The other day, to much applause by the Internet community, Tom Wheeler announced that the FCC would issue regulations to ensure network neutrality. This Wall Street Journal article tells the story about how this victory was achieved. For startups and small businesses that are unable to negotiate special deals with ISPs this keeps the playing field level. It is a win for capitalism and the Internet.
Even something like the loading speed of webpages makes a signifcant impact on a business. That is why companies like Google, Amazon, and Etsy have conducted studies on the impact of page speed on their businesses. Lara Hogan at Etsy has a helpful overview of designing for performance that explains why they care. Key fact: after 3 seconds 40% of users will abandon your website. If you are not thinking about page speed you are automatically cutting out nearly half of your potential viewers or customers. That is why companies are rightfully worried that their websites could end up in a slow lane, and why people will pay money for services like Amazon Cloudfront.
Rather than write out a long post today I wanted to link to a bunch of interesting data related developments:
IBM Watson released five new services to its developer cloud - Speech to text, text to speech, visual recognition, concept insights, and tradeoff analytics. There are some fun mini-demos on the website but if you want to take advantage of visual recognition today one of the cool things you can do is upload a photo set to your Google Drive and search for unlabled images using text descriptions.
The White House released an interim big data and privacy report
Lex Machina is using data and machine learning to help companies win lawsuits - This software uses data from litigation to help attorneys ascertain what the most effective litigation strategies are. I think software like this can give new attorneys a leg up against more experienced attorneys who instinctively build this knowledge base over time.
Planet Money investigated Amazon Mechanical Turk - If you need a large volume of data entered inexpensively then Amazon mechanical turk is probably the best solution. However many of the workers are not making much money from it.
Today Fred Wilson asked his audience about the ethics of algorithms and pointed to a post on his firm’s website. I recently read a good article by Steven Levy on Google’s deep learning efforts and have been thinking about this issue quite a bit. I adopted a comment I wrote on the Union Square Ventures website into today’s blog post.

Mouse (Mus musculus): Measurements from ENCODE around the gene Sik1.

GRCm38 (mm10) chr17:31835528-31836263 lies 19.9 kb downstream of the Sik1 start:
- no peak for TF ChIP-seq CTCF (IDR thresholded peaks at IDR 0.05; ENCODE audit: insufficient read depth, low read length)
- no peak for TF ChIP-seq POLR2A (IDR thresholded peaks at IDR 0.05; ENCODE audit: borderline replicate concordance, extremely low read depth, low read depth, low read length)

I think that we can divide the ethical issues into a four buckets:
- Correctable unforseen consequences
- Uncorrectable unforseen consequences
- Forseen correctable consequences
- Forseen uncorrectable consequences
Type 3 ethical issues are entirely on the people that make the algorithm. A common hypothetical that would be a type 3 issue is the autonomous car that has to decide whether it is going to crash into and kill a pedestrian or crash into some kind of building and kill the driver. We already know what we want the car to do, we’re just scared that it might be programmed to do something else. It is a no-win scenario and something bad will happen. All things being equal I think we just program the car to do what the driver would do, or let the automation cease control of the car at the moment and let the person decide.
For a type 3 issue you want to make sure you are collecting appropriate data and using it to correct the algorithm. For type 4 and 2 I think there is a fundamental analysis that is both economic and moral. If you replace a jury with an algorithm that we somehow know gets verdicts wrong 5% of the time, and we also know that jurys get verdicts wrong 12.5% of the time then we are really asking ourselves whether we are more accepting of flaws from people or from machines. The algorithm might mirror some of our own flaws. It could be racist, but people are also racist.
Type 1 problems can fortunately be fixed, but raise the question of whether the victims of the algorithm are deserving of some kind of remedy and if so does the culpability for introducing the problem sit with the designer of the algorithm or with the algorithm itself. In the case of unsupervised deep learning there is little human input into the design of the behavior of the algorithm other than the raw data it is fed. In supervised learning there is more control and the question can be raised about whether the algorithm designer thought about the issue or if it should have been forseen.